08/13/2007 11:00PM

Juvenile stakes winners very different off track


AUBURN, Wash. - Last weekend's twin 6 1/2-furlong stakes for 2-year-olds were superficially similar. Both No Constraints in Saturday's Knights Choice Stakes for fillies and Margo's Gift in Sunday's Strong Ruler Stakes for colts and geldings were heavily favored, and both asserted their superiority through the stretch after attending the early pace.

The winners of the two $45,000 stakes could hardly be more different, however.

No Constraints is, according to trainer Tim McCanna, "a bit of a pistol." The trainer kept her well apart from her rivals in the saddling area and she skipped both the walking ring and the post parade, yet she still appeared hot. In the race itself, she was late to change leads in the stretch, but when she did, she drew off to win by 7 1/2 lengths in 1:17.40.

"She is still a little green," McCanna said, "but the good news is that she has an awful lot of talent. We haven't even begun to get to the bottom of her yet. I know she has a lot more to give."

No Constraints, a daughter of Katowice and Nightatmisskittys who has now won 2 of 3 starts, is a full sister to Sundance Circle, a multiple stakes winner who is regarded by many as the best juvenile ever to race at Emerald Downs. She races for her breeder, Charles Dunn, but only by accident.

"I had her in last summer's WTBA yearling sale, but she got sick and I had to withdraw her," Dunn said. "I've always liked her, but I never really intended to race her myself."

Dunn still owns Nightatmisskittys, and he reported that a full sister to No Constraints will sell in this summer's WTBA yearling sale. He said Nightatmisskittys also has an Orientate colt on the ground and that she is currently in foal to Bernstein.

Margo's Gift is by the late Polish Gift, a very good freshman sire, but the bottom half of his pedigree is such that owner Ken Alhadeff was able to purchase him at last year's WTBA winter mixed sale for a modest $10,000. Nevertheless, he is a classy individual.

Margo's Gift was so composed in the paddock before Sunday's Strong Ruler that his owner asked trainer Doris Harwood if anything was wrong. Margo's Gift had in fact coughed one time after his blowout Thursday, a fact duly reported to Harwood by rider Ricky Frazier and to Alhadeff by Harwood, but the trainer was able to reassure the owner.

"I said, no, he is just well-behaved," Harwood said.

Margo's Gift soon proved there was nothing wrong, attending the pace from the outside before opening a daylight lead at midstretch, and then digging in late to hold off a very talented Courageous Son by a half-length in 1:16. The win was the third from as many starts for Margo's Gift, who was coming off a victory via disqualification in the six-furlong Premio Esmeralda on July 21.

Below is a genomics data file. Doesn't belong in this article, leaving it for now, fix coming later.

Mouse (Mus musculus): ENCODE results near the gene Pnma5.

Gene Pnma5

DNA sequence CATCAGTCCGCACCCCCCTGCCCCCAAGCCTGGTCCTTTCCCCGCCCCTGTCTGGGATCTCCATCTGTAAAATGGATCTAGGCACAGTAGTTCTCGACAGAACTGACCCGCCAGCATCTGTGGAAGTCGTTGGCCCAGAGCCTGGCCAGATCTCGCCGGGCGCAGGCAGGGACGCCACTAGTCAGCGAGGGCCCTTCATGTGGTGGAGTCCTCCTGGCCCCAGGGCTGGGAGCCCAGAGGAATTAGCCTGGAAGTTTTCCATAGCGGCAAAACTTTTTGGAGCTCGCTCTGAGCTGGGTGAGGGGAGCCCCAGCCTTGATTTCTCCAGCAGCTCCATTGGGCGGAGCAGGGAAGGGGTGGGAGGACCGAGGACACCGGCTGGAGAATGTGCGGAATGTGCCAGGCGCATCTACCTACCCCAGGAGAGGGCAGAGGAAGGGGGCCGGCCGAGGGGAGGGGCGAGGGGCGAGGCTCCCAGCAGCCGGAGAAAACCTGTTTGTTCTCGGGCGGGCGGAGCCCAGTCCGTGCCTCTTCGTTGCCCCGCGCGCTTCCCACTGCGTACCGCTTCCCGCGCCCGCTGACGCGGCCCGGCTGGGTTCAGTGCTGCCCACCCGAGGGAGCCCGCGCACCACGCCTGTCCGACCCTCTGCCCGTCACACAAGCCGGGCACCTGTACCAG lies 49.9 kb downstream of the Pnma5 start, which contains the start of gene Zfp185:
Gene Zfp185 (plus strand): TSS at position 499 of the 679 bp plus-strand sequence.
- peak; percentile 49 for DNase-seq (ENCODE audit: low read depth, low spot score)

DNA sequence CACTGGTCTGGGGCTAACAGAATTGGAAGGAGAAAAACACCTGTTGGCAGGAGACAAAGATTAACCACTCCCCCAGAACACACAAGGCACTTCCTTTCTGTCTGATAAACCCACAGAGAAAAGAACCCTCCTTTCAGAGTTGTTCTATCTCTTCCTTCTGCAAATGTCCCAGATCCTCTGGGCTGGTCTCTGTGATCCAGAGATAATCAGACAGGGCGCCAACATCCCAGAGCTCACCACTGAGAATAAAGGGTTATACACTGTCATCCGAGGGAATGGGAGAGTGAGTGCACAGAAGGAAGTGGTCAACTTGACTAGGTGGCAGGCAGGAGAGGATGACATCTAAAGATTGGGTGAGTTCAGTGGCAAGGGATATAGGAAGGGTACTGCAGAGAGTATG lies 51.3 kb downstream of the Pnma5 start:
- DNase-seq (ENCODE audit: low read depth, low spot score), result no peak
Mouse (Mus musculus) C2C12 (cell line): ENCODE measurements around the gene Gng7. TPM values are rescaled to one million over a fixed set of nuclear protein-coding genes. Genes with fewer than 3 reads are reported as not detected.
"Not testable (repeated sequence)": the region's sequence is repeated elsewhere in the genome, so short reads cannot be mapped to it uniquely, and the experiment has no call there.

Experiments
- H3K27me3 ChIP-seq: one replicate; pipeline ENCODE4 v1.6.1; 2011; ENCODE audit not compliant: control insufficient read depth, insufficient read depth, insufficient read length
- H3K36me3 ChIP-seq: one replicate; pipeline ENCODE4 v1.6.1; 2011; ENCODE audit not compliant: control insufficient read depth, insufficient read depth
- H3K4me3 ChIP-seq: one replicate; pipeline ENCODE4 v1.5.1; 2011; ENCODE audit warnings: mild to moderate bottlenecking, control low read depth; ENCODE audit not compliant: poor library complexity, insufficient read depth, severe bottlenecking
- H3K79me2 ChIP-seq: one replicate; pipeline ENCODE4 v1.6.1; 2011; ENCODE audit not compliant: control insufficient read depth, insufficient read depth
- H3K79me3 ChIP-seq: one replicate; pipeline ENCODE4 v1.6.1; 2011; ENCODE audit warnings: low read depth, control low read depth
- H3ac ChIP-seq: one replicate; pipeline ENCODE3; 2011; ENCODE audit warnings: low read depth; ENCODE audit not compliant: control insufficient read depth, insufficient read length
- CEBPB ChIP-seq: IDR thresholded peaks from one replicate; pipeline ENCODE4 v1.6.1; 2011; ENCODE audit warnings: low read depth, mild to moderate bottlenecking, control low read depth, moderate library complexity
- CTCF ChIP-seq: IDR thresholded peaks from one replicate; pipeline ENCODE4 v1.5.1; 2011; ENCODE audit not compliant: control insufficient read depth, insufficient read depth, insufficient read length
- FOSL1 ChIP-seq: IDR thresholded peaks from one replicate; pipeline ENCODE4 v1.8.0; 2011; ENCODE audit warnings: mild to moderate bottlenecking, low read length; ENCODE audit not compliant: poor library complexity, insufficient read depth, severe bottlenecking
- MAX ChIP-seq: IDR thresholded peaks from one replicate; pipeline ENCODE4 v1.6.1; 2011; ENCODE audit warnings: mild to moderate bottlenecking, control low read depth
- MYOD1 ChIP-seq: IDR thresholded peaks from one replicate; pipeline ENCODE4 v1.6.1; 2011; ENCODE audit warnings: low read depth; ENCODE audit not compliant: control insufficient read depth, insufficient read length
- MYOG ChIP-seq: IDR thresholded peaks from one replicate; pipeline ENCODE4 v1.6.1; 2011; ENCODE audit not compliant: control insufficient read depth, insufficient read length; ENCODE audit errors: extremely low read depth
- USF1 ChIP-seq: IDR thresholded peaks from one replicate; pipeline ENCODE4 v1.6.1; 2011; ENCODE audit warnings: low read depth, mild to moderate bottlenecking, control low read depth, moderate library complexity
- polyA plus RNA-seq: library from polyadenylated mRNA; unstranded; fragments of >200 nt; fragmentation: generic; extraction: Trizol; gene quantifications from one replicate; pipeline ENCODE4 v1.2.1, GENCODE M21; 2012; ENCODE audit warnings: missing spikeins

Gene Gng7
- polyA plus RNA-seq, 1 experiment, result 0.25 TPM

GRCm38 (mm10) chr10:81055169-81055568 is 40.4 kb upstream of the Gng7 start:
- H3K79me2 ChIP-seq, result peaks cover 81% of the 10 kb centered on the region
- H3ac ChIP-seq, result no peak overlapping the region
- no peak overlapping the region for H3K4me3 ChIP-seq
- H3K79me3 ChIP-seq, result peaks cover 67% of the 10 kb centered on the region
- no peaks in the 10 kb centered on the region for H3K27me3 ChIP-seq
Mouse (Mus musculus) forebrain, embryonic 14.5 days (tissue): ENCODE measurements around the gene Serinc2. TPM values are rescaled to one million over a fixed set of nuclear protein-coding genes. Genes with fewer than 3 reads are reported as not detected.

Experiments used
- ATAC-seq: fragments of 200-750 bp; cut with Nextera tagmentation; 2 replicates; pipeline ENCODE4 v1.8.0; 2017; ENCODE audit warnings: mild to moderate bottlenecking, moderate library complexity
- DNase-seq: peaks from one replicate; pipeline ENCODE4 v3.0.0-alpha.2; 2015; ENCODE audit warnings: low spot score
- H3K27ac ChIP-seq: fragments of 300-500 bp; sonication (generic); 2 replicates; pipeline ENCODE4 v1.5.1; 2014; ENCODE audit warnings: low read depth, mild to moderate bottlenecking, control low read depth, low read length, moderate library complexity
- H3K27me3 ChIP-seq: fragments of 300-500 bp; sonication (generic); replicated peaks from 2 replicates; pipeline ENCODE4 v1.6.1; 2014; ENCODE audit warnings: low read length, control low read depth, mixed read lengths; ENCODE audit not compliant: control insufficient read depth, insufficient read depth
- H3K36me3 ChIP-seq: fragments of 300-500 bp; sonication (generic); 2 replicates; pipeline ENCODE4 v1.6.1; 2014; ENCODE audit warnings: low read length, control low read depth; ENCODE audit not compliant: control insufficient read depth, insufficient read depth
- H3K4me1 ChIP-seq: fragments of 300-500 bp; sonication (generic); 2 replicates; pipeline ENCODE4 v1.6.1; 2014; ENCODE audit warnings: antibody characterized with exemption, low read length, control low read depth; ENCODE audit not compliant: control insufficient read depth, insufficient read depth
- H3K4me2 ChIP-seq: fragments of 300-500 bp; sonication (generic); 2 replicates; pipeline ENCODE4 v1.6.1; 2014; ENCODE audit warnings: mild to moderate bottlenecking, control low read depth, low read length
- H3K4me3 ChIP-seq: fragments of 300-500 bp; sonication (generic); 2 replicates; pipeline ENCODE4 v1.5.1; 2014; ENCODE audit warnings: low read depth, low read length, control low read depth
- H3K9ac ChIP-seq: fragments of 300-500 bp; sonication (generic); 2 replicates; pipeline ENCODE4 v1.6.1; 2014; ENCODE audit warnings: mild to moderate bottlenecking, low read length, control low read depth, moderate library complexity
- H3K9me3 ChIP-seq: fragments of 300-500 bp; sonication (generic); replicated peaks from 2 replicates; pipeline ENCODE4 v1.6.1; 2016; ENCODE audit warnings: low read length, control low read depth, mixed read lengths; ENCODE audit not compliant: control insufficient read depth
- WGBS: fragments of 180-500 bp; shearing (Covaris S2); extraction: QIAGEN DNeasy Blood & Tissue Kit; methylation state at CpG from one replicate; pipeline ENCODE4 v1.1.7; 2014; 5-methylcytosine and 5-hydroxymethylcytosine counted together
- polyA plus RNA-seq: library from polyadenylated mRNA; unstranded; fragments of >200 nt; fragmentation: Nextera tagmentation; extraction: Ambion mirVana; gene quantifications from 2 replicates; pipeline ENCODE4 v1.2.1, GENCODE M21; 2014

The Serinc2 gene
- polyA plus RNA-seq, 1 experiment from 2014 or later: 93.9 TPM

"It was another professional performance," Harwood said. "He doesn't make any mistakes and he does everything you ask of him. He's totally mature."

Margo's Gift's score gave Harwood eight stakes wins at the meet, tying an Emerald Downs training record held jointly by Steve Bullock and Bud Klokstad. She will attempt to break that record in Saturday's $100,000 Washington Oaks with Shampoo, who will be shooting for her fourth stakes win in a row.

Magna, Oregon horsemen reach deal

Magna Entertainment Co. and the Oregon division of the Horsemen's Benevolent and Protective Association agreed Monday to a revised contract that will allow Portland Meadows to continue operating while MEC pursues the right to install Instant Racing machines at the track.

The revised contract, which must be approved by the Oregon Racing Commission, calls for a 2007-08 Portland Meadows meeting consisting of 60 days of racing from Oct. 7 through March 11, with a minimum of 540 races. Racing will be conducted on a Sunday-Monday-Tuesday basis until Super Bowl Sunday on Feb. 3, when Sunday racing will be dropped from the schedule.

The current contract, which will be superceded if Monday's agreement is approved, calls for a minimum of 720 races to be run at each Portland Meadows meeting. However, the track's financial plan depended upon its ability to install and operate Instant Racing machines, which offer parimutuel wagering on unidentified replays of previously run races. The ORC approved the new form of wagering, and the track spent more than $1omillion to prepare an area to house 150 of the machines, but plans to install the machines were halted last month when the state's attorney general issued a ruling deeming Instant Racing machines illegal under Oregon law.

The attorney general's ruling threw the 2007-08 Portland Meadows meeting into doubt, but Monday's agreement allowed racing and simulcasting to continue, albeit on a reduced level.

"What the agreement does is to keep racing alive while Magna pursues the right to operate Instant Racing machines through the courts," said Dick Cartney, executive secretary for the Oregon division of the HBPA. "It also gives the horsemen time to consider their options, if any."

In addition to agreeing to operate a 2007-08 meeting at Portland Meadows, Magna has committed to operating its statewide simulcast network at least through Sept. 30, 2008, by which time it feels the legal challenge to the attorney general's ruling on Instant Racing machines will have been resolved.